Tuesday, January 27, 2009

Acquainted With The Night Chapter Seven

(and other abrasions)
Acquainted With The Night
Al Bruno III

Chapter Seven

Kliftin Hill

The snow had begun to stick, it hung from the tree branches and dusted the sidewalks. Brother Scamander' seventeen living children scampered about in the thickening downfall, shoving, screaming, singing and pitching snowballs at the single dirty swan that had made the courtyard's deep pond its home.

A squat Victorian manor overlooked the courtyard, lights burning in every window. From his room on the second floor Dr. Flesh watched them play as he spit polished the blood from his boots. The scene filled him with visions of his son, did he ever play in the snow like this?

He pulled the towel from his shoulders and ran it once more through his damp hair. The shower had rinsed away the blood and grime, and refreshed his resolve.

There was a knock at the door, he pitched the towel back into the bathroom. “Come in.”

Brother Scamander poked his head in the room, “You didn't even ask who it was.”

“It's your house.”

“Very true.” He joined Dr. Flesh at the window.

“I can relax now, there's already been an attempt on my life.”

“No!” Scamander's eyes widened, he looked his friend over from head to toe as if he expected to find a dagger protruding from his back, “I told you not to be staying in some damned motel.”

“Believe me, it was nothing.” Dr. Flesh chuckled.

“What happened?”

“I killed one and let the other go.”

“Why did you ever do such a foolish thing?”

“Because, now she'll never come after me again and she'll tell every other thug in the city they'd be crazy to take a shot at me.”

Brother Scamander shook his head and rolled his eyes, “Such a life you lead! I need a drink just to think about it.”

“I'll have a brandy.” Dr. Flesh watched him open the liquor cabinet and sift around inside.

“How do the clothes fit?”

He patted the brown breeches and gold tunic, “They fit perfectly. It's hard to believe you were ever my size.” There were three pills left in his pocket, Dr. Flesh fingered them idly.

“For that, I should make you get your own brandy.” Scamander said pouring a generous amount of cognac into a snifter, “You should come over more often, I cannot remember when I have seen Delilah prepare such a meal.”

Dr. Flesh took his glass and sat down, “What time is dinner?”

Scamander pulled another chair up to the window and drank from the bottle of bourbon. “Seven o'clock. We have half an hour almost. Tell me, when was the last time you spoke to Rachel?”

“I don’t bother her. She’s got her own life now.” Dr. Flesh emptied his glass, “Last I heard she hooked up with some guy named Saint Louis. You heard of him?”

“They say his is very tall.”

“She doesn’t need to hear from me.” Dr. Flesh got up and poured himself another drink, “I stopped by Pexley's Emporium today.”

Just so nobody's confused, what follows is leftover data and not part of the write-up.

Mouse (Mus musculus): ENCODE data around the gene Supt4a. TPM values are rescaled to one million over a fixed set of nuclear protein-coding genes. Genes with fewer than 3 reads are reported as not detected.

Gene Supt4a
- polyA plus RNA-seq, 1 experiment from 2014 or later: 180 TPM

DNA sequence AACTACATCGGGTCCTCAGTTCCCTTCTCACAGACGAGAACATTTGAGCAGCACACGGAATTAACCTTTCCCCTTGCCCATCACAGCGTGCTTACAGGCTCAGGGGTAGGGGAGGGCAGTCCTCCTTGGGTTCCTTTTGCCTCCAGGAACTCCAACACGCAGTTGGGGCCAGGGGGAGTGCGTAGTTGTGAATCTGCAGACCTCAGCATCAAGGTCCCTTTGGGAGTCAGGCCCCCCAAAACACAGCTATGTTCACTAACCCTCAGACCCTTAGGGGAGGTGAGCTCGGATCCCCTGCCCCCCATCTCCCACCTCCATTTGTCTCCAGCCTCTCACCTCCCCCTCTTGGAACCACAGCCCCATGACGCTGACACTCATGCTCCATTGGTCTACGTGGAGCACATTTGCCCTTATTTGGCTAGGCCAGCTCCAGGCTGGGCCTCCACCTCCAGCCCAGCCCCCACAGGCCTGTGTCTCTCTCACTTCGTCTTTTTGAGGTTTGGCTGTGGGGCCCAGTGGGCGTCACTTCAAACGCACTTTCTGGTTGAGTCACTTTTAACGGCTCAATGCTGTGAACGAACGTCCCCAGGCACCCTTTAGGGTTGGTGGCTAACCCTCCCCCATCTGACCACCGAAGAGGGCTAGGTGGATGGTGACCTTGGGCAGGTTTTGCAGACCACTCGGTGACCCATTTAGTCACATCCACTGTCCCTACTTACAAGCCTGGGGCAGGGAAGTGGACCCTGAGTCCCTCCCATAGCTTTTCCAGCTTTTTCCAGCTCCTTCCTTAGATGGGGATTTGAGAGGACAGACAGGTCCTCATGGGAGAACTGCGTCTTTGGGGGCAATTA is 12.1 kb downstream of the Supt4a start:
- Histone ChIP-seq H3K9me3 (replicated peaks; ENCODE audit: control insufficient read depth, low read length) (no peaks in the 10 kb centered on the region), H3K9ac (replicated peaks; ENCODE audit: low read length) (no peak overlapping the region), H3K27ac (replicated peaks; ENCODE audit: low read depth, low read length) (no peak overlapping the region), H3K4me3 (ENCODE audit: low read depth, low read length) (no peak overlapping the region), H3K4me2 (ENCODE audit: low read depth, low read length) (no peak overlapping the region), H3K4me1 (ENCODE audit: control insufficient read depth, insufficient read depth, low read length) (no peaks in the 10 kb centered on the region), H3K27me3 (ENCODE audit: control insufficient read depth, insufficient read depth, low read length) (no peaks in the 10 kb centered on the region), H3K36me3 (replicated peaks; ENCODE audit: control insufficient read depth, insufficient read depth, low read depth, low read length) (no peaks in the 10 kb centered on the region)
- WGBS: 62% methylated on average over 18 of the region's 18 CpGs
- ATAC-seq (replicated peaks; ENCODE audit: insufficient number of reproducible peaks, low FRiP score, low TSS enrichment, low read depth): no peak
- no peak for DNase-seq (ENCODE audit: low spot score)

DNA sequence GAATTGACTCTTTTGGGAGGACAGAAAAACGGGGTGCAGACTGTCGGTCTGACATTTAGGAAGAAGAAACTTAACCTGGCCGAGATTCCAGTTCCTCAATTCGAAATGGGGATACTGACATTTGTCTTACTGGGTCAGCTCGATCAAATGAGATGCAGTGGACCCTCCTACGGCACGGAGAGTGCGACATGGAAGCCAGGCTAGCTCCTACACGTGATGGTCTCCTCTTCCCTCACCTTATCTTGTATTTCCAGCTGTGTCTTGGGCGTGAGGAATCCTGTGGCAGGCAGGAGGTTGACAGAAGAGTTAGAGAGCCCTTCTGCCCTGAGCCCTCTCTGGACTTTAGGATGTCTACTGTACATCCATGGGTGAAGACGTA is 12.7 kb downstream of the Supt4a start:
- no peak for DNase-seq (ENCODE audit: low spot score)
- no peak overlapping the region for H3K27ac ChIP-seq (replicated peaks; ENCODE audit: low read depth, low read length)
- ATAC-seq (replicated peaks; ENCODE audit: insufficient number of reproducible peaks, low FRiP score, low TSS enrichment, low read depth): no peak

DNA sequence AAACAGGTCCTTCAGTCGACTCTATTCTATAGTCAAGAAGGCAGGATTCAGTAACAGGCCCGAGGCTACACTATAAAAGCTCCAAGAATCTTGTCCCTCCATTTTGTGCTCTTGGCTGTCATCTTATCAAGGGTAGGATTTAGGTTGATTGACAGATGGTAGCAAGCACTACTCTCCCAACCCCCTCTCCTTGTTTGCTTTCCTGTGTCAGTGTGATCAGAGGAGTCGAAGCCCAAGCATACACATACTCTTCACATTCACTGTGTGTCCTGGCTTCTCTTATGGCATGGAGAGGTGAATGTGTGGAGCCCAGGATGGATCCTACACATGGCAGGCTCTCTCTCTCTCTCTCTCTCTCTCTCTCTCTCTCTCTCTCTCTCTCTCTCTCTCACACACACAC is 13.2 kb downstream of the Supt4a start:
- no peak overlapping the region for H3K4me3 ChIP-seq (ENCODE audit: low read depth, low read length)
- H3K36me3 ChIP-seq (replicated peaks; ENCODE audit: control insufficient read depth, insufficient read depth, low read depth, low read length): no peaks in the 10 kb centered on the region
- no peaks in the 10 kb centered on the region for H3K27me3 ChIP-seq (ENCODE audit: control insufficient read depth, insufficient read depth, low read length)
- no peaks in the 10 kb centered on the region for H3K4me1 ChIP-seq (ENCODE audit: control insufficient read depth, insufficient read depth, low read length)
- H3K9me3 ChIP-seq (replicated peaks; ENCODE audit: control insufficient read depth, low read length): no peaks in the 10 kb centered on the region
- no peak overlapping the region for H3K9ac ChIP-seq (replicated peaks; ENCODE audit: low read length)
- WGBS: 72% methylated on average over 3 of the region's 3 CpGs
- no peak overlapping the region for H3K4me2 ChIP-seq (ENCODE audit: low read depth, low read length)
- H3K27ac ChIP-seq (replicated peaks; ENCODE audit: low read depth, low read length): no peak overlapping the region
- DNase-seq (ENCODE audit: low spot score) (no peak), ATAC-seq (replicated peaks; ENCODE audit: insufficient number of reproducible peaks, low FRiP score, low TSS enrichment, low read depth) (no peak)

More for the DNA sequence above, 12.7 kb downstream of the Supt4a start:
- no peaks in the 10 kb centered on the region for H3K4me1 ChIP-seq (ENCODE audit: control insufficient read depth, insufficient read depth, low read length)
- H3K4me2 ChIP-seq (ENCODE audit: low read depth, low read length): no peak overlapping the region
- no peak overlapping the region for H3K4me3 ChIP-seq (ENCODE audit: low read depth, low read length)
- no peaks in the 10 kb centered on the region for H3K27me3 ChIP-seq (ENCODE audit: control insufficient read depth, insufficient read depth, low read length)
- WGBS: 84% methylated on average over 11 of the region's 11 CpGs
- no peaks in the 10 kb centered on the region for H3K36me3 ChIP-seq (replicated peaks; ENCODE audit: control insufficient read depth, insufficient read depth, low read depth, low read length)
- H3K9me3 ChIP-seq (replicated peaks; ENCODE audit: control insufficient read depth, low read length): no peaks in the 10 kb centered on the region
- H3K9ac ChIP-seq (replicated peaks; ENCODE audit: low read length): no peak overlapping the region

“You don't say.” Scamander took a cautious moment to consider his words, “And how is Pexley?”

“He hates me.”

“I'm sorry.”

Dr. Flesh shrugged.

“Was he any help?”

“Not a damned bit.”

“What now?”

“I have no idea my friend, especially since Morgan knows I'm here.” Outside all the children but one had begun to collaborate on a snowman of grotesque proportions; the swan watched them cautiously.

“Little Horace never wants to play with the others.” Scamander said with a note of sadness.


“Pah!” He waved a hand and drank deeply, “A summer ago, at Mimir's Fountain, he was looking to see if he could see the bones of his brothers and sisters. He fell in, he almost drowned. Ironic in a way.”

Dr. Flesh shifted his gaze from his friend's pained expression to the trio of coelacanths swimming mindlessly about in an oversized fishtank.

“His older brother Brian pulled him free and pumped the breath back into his lungs, but I tell you for a few minutes Horace was dead.”

Dr. Flesh emptied is snifter, “Was there... damage?”

“No. But he thinks he is a still dead, some kind of a ghost. I say to him, Horace you eat, you sleep, you breathe! How is it you can be dead? But he just sits and almost never speaks.”

“I'm sorry Scamander.”

He shrugged “What can you do? The tide ebbs, the tide flows.”

“Is there any way I can help?”

“If you could I would have asked long ago.”

“I hope Father Muñoz wasn't any inconvenience.”

“He is welcome in my home.” The grin returned to Scamander's wide face, “Besides I am curious to hear how his church fares with the millennium so close.”

“Sixteen years is close?”

“Close enough.”

“Well, all I know is that there better be an apocalypse or a lot of people are gonna be pissed.”

After they shared a brief chuckle, Brother Scamander became serious once more, “Speaking of things apocalyptic.”

“Oh boy, this should be good.”

In the courtyard the snowman was already half completed, the children were diligently crafting a head from snow and stones. Horace sat off to one side, indifferently stroking the dirty swan as it nuzzled at is armpit.

“Some say if there is a riot the Monarchs are going to will raze the City.”

“Scamander…” Dr. Flesh said, his expression pained.

“Some say that the innocent will be punished with the guilty.”

Dr.Flesh placed a hand on his friend's shoulder, “I don’t have anything to do with the Monarchs anymore. They chose Kriely I chose the road.”

Outside one of the girls spied her father and abandoned her work to wave and blow kisses. Scamander patted Dr. Flesh' hand, “I just worry.”

“And no matter what happens, I'll make sure my adopted nieces and nephews are safe.”

“You are a good friend.”

“Come on. Lets go check on dinner.” Dr. Flesh said, “Besides I can only take so much of this male bonding crap.”

- - -

The dining room had a cathedral like quality to it, with high ceilings and a length of almost ten yards. A huge crystal chandelier was suspended over a table big enough to accommodate sixty. Brother Scamander sat at the head of the table, Father Muñoz to his left and Dr. Flesh to his right. Brother Scamander' wives were next, seated in order of seniority, their seventeen children spread between them. Conversations rippled along the table, each participant altering the subject to his or her whims. Every pause or lull in the chatter was bridged by the cacophony of clicking forks and passing plates.